With the CCW Stop in the down (out) position, the CSD will swing past zero, only stopping at -90°. With this setting, the tool will swing to about +240°.

 

 

Optional Repairs:

 Increase Degree Rotation of the Index Drum:

 

Using the grinder I found that I needed to increase in the ID rotation. To gain more rotation I made this modification to the Hex Head of the CSD Rotation Bolt. This modification puts the shoulder of the lever almost touching the casting (see #022).

 

·         Drill the threaded hole about .300” deeper using a #20 drill for the 5mm-.8 thread.

·         Re-tap the hole adding additional threads to the bottom of the bolt.

·         Turn off .250” off the end of the hex end of bolt, chamfer and re-install handle, yours may differ so make sure not to take off too much.

This modification only gave me 2° more rotation, really not worth the extra effort.

More Degree Rotation of the Index Drum:

For a grinding job I needed more rotation of the ID. I replaced, only for this job, the lever with a 8-1.25mm, 30 mm long Set Screw. After this job I replaced the lever and saved the Set screw for future use. 

 Using the Set screw allows the Index Drum to use the full 40° rotation.

 

 

 

I found to CCW stop to be poorly made and the tiny pin was loose enough to fall out.  I made two new Stops when

I discovered that I needed to rotate the tool past the zero setting to sharpen Boring Tools.

This is what mine looks like today

 

New Fiducials:

As I used the grinder I found that when regrinding a tool previously ground, the new grind would be very slightly off from the previous grind. I surmised that I was not getting the Index Rings **Fiducial readings exactly aligned to the *Reticle of my previous setup.

I made new Fiducial’s from Brass with .020” slots, that is the same width as the reticle lines on the Index Ring and allows me to obtain better/repeatable setups. It is also possible to accurately line up the Fiducial’s between the Reticle lines.

On a suggestion from my colleague @ CSULB, Martin Brenner, who is an expert in this style of very precise measuring on Balloon Theodolites (http://web.csulb.edu/~mbrenner/balloon.htm), I added a second Fiducial to the Index Drum at the 3:00 position (the original Fiducial being 12:00). This allows me to re-position the Cross Slide Index ring and read it from the right side of the Index Drum. This is very useful when it is difficult to get a clear view of the front (12:00) Fiducial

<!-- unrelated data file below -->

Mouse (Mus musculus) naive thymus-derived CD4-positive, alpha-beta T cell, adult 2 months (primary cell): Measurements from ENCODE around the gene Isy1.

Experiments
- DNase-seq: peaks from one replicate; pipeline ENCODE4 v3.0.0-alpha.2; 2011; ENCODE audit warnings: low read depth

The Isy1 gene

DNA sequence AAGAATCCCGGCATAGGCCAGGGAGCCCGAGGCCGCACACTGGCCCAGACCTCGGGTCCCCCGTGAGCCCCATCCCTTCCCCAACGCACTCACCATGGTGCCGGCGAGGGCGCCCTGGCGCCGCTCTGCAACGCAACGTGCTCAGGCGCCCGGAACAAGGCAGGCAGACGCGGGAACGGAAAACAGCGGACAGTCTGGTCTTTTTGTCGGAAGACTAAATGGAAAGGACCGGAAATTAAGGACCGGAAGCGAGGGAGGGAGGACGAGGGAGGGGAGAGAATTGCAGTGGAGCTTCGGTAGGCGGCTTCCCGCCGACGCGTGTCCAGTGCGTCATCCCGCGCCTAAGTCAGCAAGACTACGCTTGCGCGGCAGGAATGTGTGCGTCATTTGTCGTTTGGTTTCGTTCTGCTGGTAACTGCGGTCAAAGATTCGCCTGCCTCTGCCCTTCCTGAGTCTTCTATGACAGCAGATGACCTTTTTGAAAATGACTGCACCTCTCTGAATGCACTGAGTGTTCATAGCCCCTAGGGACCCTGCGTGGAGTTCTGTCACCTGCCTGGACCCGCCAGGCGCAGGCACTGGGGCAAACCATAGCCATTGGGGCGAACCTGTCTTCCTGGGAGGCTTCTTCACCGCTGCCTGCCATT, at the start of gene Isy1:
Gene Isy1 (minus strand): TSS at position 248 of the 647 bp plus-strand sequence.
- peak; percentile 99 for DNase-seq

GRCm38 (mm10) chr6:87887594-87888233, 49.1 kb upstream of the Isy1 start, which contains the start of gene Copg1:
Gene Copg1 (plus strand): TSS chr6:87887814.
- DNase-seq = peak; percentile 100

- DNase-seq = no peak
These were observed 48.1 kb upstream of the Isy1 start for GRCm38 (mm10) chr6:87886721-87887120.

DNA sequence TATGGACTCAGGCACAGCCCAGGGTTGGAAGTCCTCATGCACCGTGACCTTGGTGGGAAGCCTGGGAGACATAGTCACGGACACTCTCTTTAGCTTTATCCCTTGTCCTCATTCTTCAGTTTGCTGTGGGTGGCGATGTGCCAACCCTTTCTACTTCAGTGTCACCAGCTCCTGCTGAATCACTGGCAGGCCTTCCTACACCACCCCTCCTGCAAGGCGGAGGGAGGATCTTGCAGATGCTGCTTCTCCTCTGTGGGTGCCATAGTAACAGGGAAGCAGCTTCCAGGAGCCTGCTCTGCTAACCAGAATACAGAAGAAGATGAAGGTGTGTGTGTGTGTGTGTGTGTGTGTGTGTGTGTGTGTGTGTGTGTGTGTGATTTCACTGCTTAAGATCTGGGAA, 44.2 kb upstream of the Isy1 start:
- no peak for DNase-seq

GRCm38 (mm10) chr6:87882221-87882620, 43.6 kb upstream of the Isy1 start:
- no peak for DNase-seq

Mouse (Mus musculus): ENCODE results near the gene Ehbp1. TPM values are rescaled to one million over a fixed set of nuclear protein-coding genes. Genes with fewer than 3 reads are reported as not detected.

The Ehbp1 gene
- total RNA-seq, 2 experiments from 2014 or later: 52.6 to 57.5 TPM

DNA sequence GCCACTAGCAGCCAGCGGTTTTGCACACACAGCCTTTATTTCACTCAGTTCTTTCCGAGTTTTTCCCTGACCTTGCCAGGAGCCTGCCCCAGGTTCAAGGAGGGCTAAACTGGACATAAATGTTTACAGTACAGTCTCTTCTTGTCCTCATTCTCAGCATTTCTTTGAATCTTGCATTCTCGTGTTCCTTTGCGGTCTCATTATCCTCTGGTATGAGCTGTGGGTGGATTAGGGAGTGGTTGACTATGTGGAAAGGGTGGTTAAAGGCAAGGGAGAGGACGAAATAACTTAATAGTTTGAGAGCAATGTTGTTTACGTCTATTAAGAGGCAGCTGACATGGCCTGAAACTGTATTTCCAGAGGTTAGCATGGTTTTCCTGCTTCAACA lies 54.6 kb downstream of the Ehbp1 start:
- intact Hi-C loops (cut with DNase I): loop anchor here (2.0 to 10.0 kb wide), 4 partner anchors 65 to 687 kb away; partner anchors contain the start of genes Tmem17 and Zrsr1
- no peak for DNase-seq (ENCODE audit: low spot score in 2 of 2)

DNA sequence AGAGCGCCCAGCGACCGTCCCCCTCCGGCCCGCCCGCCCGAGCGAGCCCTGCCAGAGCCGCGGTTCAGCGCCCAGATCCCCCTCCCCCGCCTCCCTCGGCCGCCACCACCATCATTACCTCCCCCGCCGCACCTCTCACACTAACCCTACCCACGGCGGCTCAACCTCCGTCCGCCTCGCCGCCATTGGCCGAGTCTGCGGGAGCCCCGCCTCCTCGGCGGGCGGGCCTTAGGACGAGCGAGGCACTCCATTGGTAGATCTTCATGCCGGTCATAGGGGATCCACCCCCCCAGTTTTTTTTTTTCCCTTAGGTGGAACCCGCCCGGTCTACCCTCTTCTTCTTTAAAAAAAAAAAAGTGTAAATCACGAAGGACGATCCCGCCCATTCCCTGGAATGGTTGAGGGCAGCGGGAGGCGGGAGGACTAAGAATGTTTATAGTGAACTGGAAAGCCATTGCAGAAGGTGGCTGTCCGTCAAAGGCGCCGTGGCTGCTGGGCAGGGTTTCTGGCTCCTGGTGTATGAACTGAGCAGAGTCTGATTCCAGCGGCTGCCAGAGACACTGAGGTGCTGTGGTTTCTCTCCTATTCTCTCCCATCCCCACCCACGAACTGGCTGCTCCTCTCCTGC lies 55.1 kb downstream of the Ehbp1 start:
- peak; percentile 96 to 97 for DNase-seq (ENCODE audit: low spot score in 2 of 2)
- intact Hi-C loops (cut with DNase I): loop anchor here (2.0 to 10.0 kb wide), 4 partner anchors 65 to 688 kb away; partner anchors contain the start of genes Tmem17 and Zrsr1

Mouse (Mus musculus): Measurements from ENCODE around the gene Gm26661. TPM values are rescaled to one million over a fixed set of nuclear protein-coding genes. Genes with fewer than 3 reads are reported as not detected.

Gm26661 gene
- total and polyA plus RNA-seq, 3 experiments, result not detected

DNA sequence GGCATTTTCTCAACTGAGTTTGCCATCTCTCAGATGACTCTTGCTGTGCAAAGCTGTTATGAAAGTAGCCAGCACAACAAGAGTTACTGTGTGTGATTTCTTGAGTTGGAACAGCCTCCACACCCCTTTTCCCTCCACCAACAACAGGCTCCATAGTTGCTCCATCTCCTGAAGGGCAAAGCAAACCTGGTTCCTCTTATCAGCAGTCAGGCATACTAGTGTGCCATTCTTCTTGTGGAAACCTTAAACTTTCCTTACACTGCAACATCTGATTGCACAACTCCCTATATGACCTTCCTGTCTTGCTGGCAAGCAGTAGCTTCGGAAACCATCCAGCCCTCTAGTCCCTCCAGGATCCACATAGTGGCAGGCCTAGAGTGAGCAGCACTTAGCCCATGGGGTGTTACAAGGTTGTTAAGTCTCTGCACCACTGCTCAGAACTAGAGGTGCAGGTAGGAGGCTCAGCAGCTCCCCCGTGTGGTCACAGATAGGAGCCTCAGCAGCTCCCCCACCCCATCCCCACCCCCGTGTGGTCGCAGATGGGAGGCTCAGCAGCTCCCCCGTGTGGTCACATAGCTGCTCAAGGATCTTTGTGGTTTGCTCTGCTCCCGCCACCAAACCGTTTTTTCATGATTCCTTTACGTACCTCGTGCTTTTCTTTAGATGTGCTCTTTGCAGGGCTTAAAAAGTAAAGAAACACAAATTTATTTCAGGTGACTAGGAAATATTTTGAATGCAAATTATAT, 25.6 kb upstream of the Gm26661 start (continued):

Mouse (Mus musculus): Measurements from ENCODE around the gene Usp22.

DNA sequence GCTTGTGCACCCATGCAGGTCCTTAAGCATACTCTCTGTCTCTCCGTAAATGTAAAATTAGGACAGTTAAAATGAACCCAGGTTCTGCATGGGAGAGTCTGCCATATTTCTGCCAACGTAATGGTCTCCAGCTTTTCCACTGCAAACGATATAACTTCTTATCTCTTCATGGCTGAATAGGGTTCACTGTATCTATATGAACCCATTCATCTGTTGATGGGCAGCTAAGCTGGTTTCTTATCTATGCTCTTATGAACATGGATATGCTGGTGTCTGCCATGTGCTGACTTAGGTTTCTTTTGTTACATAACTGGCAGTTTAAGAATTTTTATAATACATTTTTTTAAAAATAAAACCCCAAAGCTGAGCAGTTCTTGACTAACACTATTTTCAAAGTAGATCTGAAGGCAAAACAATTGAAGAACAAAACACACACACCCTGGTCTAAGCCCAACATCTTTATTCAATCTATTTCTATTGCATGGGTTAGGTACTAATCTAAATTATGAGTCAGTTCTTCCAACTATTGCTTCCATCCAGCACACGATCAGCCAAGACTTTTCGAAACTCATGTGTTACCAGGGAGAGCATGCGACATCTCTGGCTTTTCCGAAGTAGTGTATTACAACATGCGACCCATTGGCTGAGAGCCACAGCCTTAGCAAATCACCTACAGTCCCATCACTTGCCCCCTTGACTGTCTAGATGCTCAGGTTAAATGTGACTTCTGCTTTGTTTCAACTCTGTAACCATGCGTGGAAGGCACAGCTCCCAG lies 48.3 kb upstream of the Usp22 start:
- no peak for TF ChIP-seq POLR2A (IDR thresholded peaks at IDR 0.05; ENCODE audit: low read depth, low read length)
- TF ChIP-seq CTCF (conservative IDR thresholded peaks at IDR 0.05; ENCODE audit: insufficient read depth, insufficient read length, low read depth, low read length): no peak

Later in my articles I will post set-ups for different tooling. For example the standard Right Hand Lathe Cutter or sharpening a Boring Bar. This is the reason that the Cross Slide Drum Fiducial is identified as F-A and F-B. ID-A is the original Fiducial.

 

 

Increase Degree Rotation of the CSD:

 

Using the grinder I found that I needed to increase in the CSD rotation. To gain more rotation for the CSD I made this modification to the Hex Head of the CSD Rotation Bolt (see Photo #022). This modification puts the shoulder of the lever almost touching the casting.

 

Drill the threaded hole about .300” deeper using a #20 drill for the 5mm-.8 thread.

 

Re-tap the hole adding additional threads to the bottom of the bolt.

    Turn off .250” off the end of the hex end of bolt, chamfer and re-install handle, yours may differ so

    make sure not to take off too much.

To get the maximum CCW rotation of the Index Drum, use a Set Screw with no stick-out.

 

 

From Wikipedia:

*A reticle, or reticule (from Latin reticulum, meaning "net"), also known as a graticule (from Latin craticula, meaning "gridiron"), is a net of fine lines or fibers of a sighting device.

**A fiducial marker or fiducial is an object placed in the field of view of an imaging system which appears in the image produced, for use as a point of reference or a measure.  It may be either something placed into or on the imaging subject, or a mark or set of marks.

 

 

Terminology of parts Disclaimer:

Several names of the parts have been taken from the Deckel Catalog; to insure you the reader, will always know what part I am referring to. I have applied the identification of parts from other machines, catalogs and some I created for a clear description of the parts function, (eg. Top Slide Tool Holder).